An outbreak of the potato late blight pathogen Phytophthora infestans in Denmark was characterized in order to resolve the population structure and determine to what extent sexual reproduction was occurring. A standard set of microsatellite simple sequence repeats (SSRs) and single nucleotide polymorphism (SNP) markers generated using restriction site-associated DNA sequencing (RAD-seq) were employed in parallel. A total of 83 individuals, isolated from seven different potato fields in 2014, were analysed together with five Danish whole-genome sequenced isolates, as well as two Mexican individuals used as an outgroup. From a filtered dataset of 55 288 SNPs, population genomics analyses revealed no sign of recombination, implying clonality. In spite of this, multilocus genotypes were unique to individual potato fields, with little evidence of gene flow between fields. Ploidy analysis performed on the SNPs dataset indicated that the majority of isolates were diploid. These contradictory results with clonality and high genotypic diversity may suggest that rare sexual events likely still contribute to the population. Comparison of the results generated by SSRs vs SNPs data indicated that large marker sets, generated by RAD-seq, may be advised going forward, as it provides a higher level of genetic discrimination than SSRs.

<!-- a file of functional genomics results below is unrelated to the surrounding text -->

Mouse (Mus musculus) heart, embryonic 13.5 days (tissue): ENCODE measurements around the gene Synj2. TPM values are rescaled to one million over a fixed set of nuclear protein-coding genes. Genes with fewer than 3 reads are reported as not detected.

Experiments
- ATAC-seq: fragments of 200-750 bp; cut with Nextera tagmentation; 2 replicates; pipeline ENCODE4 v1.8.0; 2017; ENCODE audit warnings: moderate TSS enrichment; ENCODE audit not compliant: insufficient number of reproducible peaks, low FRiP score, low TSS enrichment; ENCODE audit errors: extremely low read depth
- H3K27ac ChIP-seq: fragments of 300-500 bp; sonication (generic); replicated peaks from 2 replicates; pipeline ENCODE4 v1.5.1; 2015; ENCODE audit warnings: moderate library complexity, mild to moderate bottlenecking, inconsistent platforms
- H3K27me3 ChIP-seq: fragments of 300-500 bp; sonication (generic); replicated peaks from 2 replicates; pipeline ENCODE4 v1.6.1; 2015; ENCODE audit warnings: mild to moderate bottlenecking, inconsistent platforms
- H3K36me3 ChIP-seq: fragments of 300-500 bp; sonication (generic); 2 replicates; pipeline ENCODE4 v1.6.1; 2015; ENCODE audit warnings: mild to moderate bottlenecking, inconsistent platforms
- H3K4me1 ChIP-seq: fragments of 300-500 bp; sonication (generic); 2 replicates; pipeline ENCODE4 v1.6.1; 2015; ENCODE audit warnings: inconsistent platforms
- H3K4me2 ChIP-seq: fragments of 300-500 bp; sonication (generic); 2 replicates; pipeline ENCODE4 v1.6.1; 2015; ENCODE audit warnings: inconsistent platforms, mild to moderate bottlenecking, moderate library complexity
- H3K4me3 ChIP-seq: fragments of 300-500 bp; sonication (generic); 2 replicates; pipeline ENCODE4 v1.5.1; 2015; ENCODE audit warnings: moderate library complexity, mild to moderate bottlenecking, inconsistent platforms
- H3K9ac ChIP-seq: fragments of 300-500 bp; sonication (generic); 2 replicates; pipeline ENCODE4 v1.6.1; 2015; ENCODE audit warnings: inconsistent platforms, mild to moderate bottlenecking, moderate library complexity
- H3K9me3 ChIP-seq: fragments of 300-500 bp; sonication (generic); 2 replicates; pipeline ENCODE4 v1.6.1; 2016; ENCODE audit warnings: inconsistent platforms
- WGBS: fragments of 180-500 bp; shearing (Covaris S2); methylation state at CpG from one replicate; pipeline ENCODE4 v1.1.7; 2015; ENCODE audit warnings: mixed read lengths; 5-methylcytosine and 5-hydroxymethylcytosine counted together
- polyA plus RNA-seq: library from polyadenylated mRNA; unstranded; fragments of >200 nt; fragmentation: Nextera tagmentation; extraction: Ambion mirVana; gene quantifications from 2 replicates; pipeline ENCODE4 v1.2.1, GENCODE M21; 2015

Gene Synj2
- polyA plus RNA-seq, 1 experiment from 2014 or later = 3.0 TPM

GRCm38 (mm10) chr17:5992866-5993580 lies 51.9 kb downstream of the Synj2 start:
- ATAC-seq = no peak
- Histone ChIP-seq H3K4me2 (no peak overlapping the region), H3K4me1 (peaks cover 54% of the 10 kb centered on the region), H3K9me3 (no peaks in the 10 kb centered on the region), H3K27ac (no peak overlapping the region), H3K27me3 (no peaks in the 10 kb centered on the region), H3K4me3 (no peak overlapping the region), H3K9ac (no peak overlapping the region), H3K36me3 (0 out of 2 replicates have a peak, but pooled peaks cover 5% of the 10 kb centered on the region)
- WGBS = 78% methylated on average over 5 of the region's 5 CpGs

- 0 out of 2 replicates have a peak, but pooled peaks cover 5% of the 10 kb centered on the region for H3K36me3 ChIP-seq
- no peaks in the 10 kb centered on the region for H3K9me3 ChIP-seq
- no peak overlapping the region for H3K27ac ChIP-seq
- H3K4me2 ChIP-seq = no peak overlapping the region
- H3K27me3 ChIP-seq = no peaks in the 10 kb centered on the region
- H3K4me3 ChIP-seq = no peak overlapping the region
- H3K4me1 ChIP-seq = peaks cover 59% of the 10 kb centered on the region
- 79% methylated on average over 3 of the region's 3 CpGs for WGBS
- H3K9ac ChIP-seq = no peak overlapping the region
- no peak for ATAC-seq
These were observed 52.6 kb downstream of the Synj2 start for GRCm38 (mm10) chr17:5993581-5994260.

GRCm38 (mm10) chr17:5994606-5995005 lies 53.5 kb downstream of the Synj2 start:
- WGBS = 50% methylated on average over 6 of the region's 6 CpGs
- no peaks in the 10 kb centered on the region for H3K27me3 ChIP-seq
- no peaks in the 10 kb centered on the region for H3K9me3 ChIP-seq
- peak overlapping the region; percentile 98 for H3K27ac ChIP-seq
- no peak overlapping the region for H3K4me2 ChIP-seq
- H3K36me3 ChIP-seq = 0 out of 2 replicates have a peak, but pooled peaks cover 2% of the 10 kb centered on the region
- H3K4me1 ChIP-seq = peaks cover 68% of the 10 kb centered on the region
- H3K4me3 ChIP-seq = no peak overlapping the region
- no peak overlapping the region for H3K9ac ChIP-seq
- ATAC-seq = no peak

Keywords: Phytophthora infestans; RAD sequencing; SNPs; clonality; plant pathogen; ploidy; population structure.
© 2019 The Authors. Molecular Plant Pathology published by British Society for Plant Pathology and John Wiley & Sons Ltd.